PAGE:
Alcohol consumption is influenced by a complex causal system of interconnected psychological, behavioural, social, economic, legal and physical environmental factors. These factors interoperate at individual, community and population levels and are shaped by the actions of local and national governments (eg, licensing laws and taxation), by consumers (eg, patterns of alcohol consumption drive demand) and by alcohol industry practices. The latter includes advertising, which has been identified as a modifiable influence on alcohol consumption and harm.6 Because of this complexity it is important to understand the alcohol system into which any new interventions, including policy measures, are introduced, and the effects of such interventions on this complex system. Such interventions may interact positively or negatively with the system itself; for example, the effectiveness of individual-level interventions to reduce harmful alcohol consumption may be moderated by concurrent influences such as alcohol availability and pricing. Failure to take account of this wider ‘alcogenic environment’7 may lead to the recommendation of ineffective or even harmful interventions, and/or a failure to recommend effective interventions.

This paper develops this argument in relation to alcohol advertising, making the case that the lack of a system perspective on the effects of alcohol advertising can lead to narrow and misleading conclusions. We focus on alcohol advertising because it has been the subject of a number of systematic reviews6 ,810 that include different forms of evidence, and also because it is an area in which inferential claims based on the evidence are contended, notably between the alcohol industry, which argues that there is no evidence that advertising significantly influences alcohol consumption, and that advertising restrictions would be ineffective, and public health advocates who argue that there is clear evidence that advertising importantly influences alcohol consumption, particularly among children and young people.3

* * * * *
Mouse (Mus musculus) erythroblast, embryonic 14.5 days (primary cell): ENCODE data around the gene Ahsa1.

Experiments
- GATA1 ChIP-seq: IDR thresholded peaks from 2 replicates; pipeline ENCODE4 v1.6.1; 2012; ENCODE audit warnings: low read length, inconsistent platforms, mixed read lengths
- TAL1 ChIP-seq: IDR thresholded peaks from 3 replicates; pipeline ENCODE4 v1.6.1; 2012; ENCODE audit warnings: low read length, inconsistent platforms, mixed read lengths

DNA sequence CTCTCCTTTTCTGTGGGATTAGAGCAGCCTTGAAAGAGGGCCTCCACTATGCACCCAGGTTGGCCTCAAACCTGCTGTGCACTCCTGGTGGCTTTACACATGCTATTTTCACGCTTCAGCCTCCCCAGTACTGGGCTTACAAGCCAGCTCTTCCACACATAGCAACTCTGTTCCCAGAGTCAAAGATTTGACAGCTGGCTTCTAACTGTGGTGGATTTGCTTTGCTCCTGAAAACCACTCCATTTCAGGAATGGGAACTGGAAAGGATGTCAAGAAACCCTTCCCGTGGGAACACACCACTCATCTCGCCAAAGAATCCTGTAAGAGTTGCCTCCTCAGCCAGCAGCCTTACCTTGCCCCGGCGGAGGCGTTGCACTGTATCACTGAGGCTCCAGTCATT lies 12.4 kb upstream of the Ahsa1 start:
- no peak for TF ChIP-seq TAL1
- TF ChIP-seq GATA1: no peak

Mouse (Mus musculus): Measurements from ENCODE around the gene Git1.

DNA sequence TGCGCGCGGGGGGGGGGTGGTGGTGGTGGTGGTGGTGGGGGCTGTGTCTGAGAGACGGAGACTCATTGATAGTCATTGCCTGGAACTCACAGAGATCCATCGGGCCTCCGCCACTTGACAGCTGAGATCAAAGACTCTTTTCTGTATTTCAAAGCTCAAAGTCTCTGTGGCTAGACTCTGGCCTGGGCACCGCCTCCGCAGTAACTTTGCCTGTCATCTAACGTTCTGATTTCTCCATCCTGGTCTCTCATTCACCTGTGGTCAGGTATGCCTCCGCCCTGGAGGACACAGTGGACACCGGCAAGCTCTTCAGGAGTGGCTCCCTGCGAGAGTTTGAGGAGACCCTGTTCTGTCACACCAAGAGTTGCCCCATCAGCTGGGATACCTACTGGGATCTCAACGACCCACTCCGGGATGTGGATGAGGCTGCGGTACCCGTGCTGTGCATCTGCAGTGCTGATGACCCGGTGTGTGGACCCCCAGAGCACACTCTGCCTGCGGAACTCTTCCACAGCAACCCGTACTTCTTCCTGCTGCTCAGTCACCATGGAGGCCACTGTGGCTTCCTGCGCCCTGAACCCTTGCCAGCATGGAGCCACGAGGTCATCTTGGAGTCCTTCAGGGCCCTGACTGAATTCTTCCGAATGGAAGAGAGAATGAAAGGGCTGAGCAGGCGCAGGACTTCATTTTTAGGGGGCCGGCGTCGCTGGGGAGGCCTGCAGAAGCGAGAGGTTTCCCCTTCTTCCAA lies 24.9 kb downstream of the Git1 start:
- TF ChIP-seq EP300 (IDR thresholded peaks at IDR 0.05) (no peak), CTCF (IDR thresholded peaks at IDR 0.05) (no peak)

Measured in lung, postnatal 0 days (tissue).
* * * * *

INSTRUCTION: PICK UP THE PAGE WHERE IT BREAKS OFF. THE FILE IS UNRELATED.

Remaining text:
The aim of this paper is to challenge over-reliance on narrow forms of evidence and approaches to investigating causality to inform decision-making. This is done through a critique of existing alcohol advertising systematic reviews. In the process, we call for a new framework for alcohol research that takes a broader systems perspective.

The outcomes of alcohol advertising: whose perspective?

The alcohol industry frequently asserts that advertising does not stimulate consumption or create new consumers, but only aims to help consumers choose between brands. For example, a briefing paper produced by the European representative body for spirits producers ‘’ states:Contrary to the general belief, alcohol advertising does not create the desire to consume, therefore banning advertising will not significantly reduce overall consumption, and alcohol-related harm will not automatically decline.11

Such claims are rejected by critics who counter that, if it were true, the industry would not spend more than £800 million per year on advertising in the UK alone.12 The House of Commons Select Committee in 2012 also noted the inherent implausibility of the claim:Those speaking on behalf of the alcohol industry often appear to argue that advertising messages have no effect on public attitudes to alcohol or on consumption. We believe this argument is implausible…Messages contained in alcohol advertisements play an important part in forming social attitudes about alcohol consumption…If this were not the case it is not clear why shareholders should be content for their companies’ resources to be spent in this way.13

It is clear that the potential outcomes of alcohol advertising are different, if viewed from different perspectives. This is important when considering what outcomes should be examined when assessing evidence for the effects of restrictions on alcohol advertising.